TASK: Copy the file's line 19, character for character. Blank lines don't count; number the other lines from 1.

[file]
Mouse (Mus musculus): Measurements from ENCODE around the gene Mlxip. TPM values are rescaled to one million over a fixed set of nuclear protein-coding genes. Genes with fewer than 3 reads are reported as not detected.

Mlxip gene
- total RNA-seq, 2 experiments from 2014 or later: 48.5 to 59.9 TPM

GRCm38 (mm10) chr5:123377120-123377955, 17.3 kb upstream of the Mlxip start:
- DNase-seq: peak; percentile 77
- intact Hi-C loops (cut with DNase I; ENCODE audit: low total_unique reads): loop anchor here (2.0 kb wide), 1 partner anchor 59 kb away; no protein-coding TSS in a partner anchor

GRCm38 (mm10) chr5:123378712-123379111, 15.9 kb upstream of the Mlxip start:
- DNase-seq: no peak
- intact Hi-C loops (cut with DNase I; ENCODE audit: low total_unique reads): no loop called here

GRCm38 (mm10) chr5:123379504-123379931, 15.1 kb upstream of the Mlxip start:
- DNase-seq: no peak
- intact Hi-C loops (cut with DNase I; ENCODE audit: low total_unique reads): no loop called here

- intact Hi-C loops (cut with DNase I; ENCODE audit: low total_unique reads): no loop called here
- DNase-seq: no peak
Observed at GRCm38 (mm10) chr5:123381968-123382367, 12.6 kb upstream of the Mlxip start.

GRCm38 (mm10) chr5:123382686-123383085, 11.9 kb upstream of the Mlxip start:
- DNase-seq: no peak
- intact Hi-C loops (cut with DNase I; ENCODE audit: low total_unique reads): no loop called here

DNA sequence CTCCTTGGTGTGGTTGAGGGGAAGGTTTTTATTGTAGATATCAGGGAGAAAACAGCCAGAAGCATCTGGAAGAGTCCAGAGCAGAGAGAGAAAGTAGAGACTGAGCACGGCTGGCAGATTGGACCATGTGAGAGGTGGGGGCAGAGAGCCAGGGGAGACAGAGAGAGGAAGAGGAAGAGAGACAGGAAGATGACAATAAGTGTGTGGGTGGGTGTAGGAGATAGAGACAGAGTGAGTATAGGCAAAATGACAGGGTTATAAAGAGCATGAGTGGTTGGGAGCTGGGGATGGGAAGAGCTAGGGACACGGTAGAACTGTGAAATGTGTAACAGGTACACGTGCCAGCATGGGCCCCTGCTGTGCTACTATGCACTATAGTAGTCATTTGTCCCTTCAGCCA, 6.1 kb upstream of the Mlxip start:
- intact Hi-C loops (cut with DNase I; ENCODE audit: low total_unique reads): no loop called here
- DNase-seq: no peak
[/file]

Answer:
DNA sequence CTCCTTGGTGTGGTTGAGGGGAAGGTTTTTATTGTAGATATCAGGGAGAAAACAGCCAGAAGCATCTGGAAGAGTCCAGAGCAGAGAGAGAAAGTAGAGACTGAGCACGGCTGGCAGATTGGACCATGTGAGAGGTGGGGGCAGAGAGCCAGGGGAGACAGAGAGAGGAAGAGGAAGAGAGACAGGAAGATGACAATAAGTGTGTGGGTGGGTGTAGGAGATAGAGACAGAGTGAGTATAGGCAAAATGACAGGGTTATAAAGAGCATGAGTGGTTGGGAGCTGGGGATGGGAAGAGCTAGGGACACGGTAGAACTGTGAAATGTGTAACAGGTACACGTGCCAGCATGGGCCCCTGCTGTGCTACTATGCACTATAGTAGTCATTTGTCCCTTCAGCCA, 6.1 kb upstream of the Mlxip start: